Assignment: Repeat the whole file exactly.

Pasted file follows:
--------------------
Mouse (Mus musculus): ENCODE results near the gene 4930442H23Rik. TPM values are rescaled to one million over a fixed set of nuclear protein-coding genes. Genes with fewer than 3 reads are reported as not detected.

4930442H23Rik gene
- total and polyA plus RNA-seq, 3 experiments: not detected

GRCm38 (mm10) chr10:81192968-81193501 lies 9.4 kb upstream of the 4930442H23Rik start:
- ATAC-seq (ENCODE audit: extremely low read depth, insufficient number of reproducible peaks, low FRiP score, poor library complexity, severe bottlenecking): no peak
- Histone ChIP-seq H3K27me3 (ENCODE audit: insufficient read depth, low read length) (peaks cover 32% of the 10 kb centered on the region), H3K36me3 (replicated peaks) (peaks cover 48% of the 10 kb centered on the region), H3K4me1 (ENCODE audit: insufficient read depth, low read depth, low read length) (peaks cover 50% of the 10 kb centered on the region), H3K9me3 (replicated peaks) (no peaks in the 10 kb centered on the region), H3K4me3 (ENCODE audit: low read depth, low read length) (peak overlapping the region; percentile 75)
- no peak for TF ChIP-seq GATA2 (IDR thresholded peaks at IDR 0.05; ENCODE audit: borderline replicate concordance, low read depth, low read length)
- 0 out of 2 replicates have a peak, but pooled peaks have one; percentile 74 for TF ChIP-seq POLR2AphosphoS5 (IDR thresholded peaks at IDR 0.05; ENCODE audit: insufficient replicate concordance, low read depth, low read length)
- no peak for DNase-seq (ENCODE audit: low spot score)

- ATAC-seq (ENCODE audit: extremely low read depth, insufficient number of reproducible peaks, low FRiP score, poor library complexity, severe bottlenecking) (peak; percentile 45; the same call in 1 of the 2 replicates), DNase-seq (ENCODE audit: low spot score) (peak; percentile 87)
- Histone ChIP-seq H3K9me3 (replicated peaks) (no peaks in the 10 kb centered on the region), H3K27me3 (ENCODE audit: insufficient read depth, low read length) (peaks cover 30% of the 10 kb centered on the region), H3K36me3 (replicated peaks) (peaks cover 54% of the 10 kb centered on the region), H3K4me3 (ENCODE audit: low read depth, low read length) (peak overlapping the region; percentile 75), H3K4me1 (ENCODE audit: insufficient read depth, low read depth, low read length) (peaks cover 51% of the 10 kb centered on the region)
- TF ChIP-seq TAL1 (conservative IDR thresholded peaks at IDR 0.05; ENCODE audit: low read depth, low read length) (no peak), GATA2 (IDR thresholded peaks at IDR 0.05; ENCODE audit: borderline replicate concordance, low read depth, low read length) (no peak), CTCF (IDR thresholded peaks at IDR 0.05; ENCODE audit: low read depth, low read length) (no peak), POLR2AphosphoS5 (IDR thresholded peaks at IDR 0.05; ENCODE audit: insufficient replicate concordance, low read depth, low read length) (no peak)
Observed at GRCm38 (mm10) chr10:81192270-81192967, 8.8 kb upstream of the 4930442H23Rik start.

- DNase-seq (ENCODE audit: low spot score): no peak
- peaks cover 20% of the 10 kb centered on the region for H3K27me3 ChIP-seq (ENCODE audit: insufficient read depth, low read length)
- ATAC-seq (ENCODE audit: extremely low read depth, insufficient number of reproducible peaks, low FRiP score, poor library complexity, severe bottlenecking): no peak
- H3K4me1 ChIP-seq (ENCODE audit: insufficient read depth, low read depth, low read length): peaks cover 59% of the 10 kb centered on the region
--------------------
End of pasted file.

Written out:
Mouse (Mus musculus): ENCODE results near the gene 4930442H23Rik. TPM values are rescaled to one million over a fixed set of nuclear protein-coding genes. Genes with fewer than 3 reads are reported as not detected.

4930442H23Rik gene
- total and polyA plus RNA-seq, 3 experiments: not detected

GRCm38 (mm10) chr10:81192968-81193501 lies 9.4 kb upstream of the 4930442H23Rik start:
- ATAC-seq (ENCODE audit: extremely low read depth, insufficient number of reproducible peaks, low FRiP score, poor library complexity, severe bottlenecking): no peak
- Histone ChIP-seq H3K27me3 (ENCODE audit: insufficient read depth, low read length) (peaks cover 32% of the 10 kb centered on the region), H3K36me3 (replicated peaks) (peaks cover 48% of the 10 kb centered on the region), H3K4me1 (ENCODE audit: insufficient read depth, low read depth, low read length) (peaks cover 50% of the 10 kb centered on the region), H3K9me3 (replicated peaks) (no peaks in the 10 kb centered on the region), H3K4me3 (ENCODE audit: low read depth, low read length) (peak overlapping the region; percentile 75)
- no peak for TF ChIP-seq GATA2 (IDR thresholded peaks at IDR 0.05; ENCODE audit: borderline replicate concordance, low read depth, low read length)
- 0 out of 2 replicates have a peak, but pooled peaks have one; percentile 74 for TF ChIP-seq POLR2AphosphoS5 (IDR thresholded peaks at IDR 0.05; ENCODE audit: insufficient replicate concordance, low read depth, low read length)
- no peak for DNase-seq (ENCODE audit: low spot score)

- ATAC-seq (ENCODE audit: extremely low read depth, insufficient number of reproducible peaks, low FRiP score, poor library complexity, severe bottlenecking) (peak; percentile 45; the same call in 1 of the 2 replicates), DNase-seq (ENCODE audit: low spot score) (peak; percentile 87)
- Histone ChIP-seq H3K9me3 (replicated peaks) (no peaks in the 10 kb centered on the region), H3K27me3 (ENCODE audit: insufficient read depth, low read length) (peaks cover 30% of the 10 kb centered on the region), H3K36me3 (replicated peaks) (peaks cover 54% of the 10 kb centered on the region), H3K4me3 (ENCODE audit: low read depth, low read length) (peak overlapping the region; percentile 75), H3K4me1 (ENCODE audit: insufficient read depth, low read depth, low read length) (peaks cover 51% of the 10 kb centered on the region)
- TF ChIP-seq TAL1 (conservative IDR thresholded peaks at IDR 0.05; ENCODE audit: low read depth, low read length) (no peak), GATA2 (IDR thresholded peaks at IDR 0.05; ENCODE audit: borderline replicate concordance, low read depth, low read length) (no peak), CTCF (IDR thresholded peaks at IDR 0.05; ENCODE audit: low read depth, low read length) (no peak), POLR2AphosphoS5 (IDR thresholded peaks at IDR 0.05; ENCODE audit: insufficient replicate concordance, low read depth, low read length) (no peak)
Observed at GRCm38 (mm10) chr10:81192270-81192967, 8.8 kb upstream of the 4930442H23Rik start.

- DNase-seq (ENCODE audit: low spot score): no peak
- peaks cover 20% of the 10 kb centered on the region for H3K27me3 ChIP-seq (ENCODE audit: insufficient read depth, low read length)
- ATAC-seq (ENCODE audit: extremely low read depth, insufficient number of reproducible peaks, low FRiP score, poor library complexity, severe bottlenecking): no peak
- H3K4me1 ChIP-seq (ENCODE audit: insufficient read depth, low read depth, low read length): peaks cover 59% of the 10 kb centered on the region